- Compact Disc Player: Ancient Audio AIR V-edition, review HERE

    - Line Preamplifier: Polaris III [Custom Version] + AC Regenerator, regular version review (in Polish) HERE
    - Power amplifier: Soulution 710
    - Integrated Amplifier: Leben CS300XS Custom Version, review HERE

    - Stand mount Loudspeakers: Harbeth M40.1 Domestic, review HERE
    - Stands for Harbeths: Acoustic Revive Custom Series Loudspeaker Stands
    - Real-Sound Processor: SPEC RSP-101/GL
    - Integrated Amplifier/Headphone amplifier: Leben CS300XS Custom Version, review HERE
    - Headphones: HIFIMAN HE-6, review HERE | HIFIMAN HE-500, review HERE | HIFIMAN HE-300, review HERE | Sennheiser HD800 | AKG K701, review (in Polish) HERE | Ultrasone PROLine 2500, Beyerdynamic DT-990 Pro, version 600 - reviews (in Polish): HERE, HERE, HERE
    - Headphone Stands: Klutz Design CanCans (x 3), review (in Polish) HERE
    - Headphone Cables: Entreq Konstantin 2010/Sennheiser HD800/HIFIMAN HE-500, review HERE

    - Portable Player: HIFIMAN HM-801
    - USB Cables: Acoustic Revive USB-1.0SP (1 m) | Acoustic Revive USB-5.0PL (5 m), review HERE
    - LAN Cables: Acoustic Revive LAN-1.0 PA (kable ) | RLI-1 (filtry), review HERE
    - Router: Liksys WAG320N
    - NAS: Synology DS410j/8 TB
    System I
    - Interconnects: Acrolink Mexcel 7N-DA6300, review HERE | preamplifier-power amplifier: Acrolink 8N-A2080III Evo, review HERE
    - Loudspeaker Cables: Tara Labs Omega Onyx, review (in Polish) HERE
    System II
    - Interconnects: Acoustic Revive RCA-1.0PA | XLR-1.0PA II
    - Loudspeaker Cables: Acoustic Revive SPC-PA

    System I
    - Power Cables: Acrolink Mexcel 7N-PC9300, all system, review HERE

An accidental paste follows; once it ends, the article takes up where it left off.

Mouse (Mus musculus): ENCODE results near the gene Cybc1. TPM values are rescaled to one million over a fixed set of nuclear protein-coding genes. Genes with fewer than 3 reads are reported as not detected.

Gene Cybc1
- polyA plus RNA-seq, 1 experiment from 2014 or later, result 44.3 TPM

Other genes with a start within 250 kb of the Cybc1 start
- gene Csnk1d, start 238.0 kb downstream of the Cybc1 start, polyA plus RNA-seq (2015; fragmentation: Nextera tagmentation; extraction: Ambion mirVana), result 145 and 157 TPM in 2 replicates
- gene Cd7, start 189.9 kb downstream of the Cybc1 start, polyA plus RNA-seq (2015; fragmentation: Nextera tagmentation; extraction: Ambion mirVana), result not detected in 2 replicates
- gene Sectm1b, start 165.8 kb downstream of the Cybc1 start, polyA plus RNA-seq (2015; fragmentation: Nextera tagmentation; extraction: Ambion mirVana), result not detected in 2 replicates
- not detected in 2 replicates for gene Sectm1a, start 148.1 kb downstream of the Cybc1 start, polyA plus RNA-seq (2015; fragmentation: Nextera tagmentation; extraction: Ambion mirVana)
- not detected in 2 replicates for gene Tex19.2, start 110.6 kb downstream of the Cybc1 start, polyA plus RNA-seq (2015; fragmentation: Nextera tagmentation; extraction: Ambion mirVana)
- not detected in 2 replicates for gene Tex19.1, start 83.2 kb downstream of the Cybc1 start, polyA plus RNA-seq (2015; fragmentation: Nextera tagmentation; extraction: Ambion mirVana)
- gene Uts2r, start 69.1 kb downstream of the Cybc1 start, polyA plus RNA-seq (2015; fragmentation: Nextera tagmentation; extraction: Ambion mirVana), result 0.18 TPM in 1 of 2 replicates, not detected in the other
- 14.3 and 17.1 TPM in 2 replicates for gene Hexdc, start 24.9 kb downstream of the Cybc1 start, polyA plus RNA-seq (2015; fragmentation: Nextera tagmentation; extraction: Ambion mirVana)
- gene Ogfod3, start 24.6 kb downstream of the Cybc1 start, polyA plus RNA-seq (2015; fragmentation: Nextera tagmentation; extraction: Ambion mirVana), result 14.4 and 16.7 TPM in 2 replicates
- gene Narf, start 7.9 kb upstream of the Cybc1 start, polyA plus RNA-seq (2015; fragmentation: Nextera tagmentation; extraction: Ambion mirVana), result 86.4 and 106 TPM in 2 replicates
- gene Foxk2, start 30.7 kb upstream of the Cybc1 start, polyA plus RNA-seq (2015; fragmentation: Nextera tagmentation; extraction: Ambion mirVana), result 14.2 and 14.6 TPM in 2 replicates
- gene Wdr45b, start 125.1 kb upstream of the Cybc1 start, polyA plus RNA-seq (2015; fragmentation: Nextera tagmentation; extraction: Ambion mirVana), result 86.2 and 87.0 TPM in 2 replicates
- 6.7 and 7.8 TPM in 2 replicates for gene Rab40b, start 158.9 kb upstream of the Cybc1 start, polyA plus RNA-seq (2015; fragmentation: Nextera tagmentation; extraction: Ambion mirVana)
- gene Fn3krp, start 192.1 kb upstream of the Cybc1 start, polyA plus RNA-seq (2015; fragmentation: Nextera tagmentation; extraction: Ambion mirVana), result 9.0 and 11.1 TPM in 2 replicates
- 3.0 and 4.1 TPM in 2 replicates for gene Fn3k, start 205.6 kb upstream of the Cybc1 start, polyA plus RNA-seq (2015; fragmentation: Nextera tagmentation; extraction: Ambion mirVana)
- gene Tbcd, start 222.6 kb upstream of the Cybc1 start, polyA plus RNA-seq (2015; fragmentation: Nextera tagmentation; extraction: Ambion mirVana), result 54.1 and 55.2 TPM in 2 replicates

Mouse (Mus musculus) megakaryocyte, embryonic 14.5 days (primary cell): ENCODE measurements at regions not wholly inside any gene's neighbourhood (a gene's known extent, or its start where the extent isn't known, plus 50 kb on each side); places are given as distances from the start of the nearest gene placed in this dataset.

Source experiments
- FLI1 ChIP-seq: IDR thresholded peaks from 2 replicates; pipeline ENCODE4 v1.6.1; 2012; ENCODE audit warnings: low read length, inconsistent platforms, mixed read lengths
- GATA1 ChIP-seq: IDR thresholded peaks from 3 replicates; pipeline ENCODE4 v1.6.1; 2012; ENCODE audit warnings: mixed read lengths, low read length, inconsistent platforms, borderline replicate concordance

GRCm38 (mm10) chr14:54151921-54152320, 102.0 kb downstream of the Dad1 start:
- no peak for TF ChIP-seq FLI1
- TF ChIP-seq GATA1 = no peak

- Power Distributor: Acoustic Revive RTP-4eu Ultimate, review HERE
    - Power Line: power cable Oyaide Tunami Nigo (6m); wall sockets 3 x Furutech FT-SWS (R)
    System II
    - Power Cables: Harmonix X-DC350M2R Improved-Version, review (in Polish) HERE | Oyaide GPX-R (x 4 ), review HERE
    - Power Distributor: Oyaide MTS-4e, review HERE
    - Stolik: SolidBase IV Custom, read HERE/all system
    - Anti-vibration Platforms: Acoustic Revive RAF-48H, review HERE/digital sources | Pro Audio Bono [Custom Version]/headphone amplifier/integrated amplifier, review HERE | Acoustic Revive RST-38H/loudspeakers under review/stands for loudspeakers under review
    - Anti-vibration Feets: Franc Audio Accessories Ceramic Disc/ CD Player/Ayon Polaris II Power Supply /products under review, review HERE | Finite Elemente CeraPuc/ products under review, review HERE | Audio Replas OPT-30HG-SC/PL HR Quartz, review HERE
    - Anti-vibration accsories: Audio Replas CNS-7000SZ/power cable, review HERE
    - Quartz Isolators: Acoustic Revive RIQ-5010/CP-4

    - FM Radio: Tivoli Audio Model One